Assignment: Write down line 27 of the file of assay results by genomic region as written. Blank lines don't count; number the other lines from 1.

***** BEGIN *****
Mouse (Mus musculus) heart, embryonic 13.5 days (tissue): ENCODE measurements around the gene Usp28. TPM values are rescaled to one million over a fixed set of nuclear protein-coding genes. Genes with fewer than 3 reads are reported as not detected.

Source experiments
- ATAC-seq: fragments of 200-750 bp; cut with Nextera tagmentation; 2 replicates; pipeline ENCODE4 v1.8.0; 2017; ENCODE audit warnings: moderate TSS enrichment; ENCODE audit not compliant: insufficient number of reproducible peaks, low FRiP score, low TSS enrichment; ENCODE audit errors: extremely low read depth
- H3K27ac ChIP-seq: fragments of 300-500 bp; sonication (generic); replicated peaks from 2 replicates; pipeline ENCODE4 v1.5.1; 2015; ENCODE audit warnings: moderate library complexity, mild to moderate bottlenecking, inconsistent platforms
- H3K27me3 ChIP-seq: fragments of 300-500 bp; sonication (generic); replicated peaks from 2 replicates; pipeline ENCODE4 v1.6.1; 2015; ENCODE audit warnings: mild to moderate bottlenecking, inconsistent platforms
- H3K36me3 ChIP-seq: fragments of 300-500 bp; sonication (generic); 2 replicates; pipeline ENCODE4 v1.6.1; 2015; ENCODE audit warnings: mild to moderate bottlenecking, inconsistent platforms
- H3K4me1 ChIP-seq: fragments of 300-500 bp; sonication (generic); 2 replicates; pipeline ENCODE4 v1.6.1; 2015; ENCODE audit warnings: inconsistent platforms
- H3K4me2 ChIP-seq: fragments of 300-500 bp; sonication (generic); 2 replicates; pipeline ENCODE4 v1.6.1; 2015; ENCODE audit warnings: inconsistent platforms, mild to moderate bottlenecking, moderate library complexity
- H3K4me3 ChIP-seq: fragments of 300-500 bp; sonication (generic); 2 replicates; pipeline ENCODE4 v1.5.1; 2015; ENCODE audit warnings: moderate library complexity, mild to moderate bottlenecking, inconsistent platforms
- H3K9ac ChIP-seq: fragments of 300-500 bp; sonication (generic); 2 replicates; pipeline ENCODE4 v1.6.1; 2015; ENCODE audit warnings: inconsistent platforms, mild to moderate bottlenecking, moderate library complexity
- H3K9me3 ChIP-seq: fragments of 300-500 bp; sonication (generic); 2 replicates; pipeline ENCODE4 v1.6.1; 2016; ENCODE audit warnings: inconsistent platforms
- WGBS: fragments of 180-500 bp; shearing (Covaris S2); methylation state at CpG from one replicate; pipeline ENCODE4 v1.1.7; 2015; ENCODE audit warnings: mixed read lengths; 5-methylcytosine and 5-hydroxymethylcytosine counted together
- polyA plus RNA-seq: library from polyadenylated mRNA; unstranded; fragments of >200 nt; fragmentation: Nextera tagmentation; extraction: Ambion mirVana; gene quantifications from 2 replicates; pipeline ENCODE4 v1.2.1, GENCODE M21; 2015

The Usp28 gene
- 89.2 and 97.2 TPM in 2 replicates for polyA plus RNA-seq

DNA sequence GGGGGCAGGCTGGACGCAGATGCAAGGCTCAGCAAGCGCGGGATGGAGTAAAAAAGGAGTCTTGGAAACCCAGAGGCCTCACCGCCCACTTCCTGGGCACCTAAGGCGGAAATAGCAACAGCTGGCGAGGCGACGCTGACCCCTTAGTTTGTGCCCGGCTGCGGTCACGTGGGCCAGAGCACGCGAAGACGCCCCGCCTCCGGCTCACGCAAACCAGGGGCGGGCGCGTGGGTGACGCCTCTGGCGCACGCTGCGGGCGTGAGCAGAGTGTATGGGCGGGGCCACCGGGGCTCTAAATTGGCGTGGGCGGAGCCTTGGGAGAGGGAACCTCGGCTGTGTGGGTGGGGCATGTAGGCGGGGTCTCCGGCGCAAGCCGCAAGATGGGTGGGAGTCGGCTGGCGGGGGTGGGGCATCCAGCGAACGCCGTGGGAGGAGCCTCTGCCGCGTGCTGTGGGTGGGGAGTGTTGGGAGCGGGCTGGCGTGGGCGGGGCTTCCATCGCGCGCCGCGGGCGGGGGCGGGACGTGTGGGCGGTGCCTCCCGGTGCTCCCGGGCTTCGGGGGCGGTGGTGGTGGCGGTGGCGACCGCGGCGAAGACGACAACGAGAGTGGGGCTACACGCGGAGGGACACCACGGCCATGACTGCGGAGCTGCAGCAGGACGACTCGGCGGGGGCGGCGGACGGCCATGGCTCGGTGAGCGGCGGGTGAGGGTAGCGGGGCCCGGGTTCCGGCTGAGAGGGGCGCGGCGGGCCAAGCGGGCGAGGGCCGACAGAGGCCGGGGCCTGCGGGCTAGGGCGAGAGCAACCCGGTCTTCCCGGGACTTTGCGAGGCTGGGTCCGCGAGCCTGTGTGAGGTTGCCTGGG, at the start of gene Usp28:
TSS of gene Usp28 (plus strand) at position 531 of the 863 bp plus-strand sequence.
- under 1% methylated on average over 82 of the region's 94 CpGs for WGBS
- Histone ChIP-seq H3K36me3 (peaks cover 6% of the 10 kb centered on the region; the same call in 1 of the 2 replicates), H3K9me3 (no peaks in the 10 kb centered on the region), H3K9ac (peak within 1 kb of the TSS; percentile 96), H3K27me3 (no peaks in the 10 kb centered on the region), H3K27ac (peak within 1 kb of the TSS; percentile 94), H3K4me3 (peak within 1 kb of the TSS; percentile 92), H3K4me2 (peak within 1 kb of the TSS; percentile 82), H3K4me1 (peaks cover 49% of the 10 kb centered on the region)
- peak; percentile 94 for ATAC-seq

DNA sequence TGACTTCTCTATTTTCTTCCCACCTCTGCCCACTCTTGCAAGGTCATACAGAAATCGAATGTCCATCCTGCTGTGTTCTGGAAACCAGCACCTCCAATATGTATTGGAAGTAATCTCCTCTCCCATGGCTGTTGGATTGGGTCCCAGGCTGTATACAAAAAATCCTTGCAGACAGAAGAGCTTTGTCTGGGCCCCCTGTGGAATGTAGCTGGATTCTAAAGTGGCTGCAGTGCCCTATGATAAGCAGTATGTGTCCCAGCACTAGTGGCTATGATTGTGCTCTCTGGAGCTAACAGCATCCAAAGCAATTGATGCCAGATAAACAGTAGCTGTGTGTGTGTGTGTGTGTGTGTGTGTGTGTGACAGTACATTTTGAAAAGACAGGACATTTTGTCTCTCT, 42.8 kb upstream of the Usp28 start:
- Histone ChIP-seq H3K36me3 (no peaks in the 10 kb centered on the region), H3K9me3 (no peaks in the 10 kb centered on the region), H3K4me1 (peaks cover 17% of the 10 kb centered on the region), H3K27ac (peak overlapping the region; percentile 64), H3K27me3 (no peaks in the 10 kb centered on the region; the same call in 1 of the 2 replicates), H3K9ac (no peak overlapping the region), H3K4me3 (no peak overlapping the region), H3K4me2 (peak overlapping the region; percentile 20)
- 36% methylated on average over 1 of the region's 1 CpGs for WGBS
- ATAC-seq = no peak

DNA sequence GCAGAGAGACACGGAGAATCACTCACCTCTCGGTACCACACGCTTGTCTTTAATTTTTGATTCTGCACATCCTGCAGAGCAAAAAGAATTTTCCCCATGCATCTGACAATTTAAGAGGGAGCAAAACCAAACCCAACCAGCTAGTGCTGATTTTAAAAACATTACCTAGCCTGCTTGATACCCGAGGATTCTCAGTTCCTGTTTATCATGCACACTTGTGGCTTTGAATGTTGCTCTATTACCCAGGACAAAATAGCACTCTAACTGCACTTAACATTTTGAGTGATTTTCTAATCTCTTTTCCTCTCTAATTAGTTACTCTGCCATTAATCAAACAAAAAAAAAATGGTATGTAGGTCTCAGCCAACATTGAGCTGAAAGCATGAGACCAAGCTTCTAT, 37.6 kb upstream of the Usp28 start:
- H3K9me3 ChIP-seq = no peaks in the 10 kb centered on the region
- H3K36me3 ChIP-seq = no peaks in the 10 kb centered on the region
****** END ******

- H3K36me3 ChIP-seq = no peaks in the 10 kb centered on the region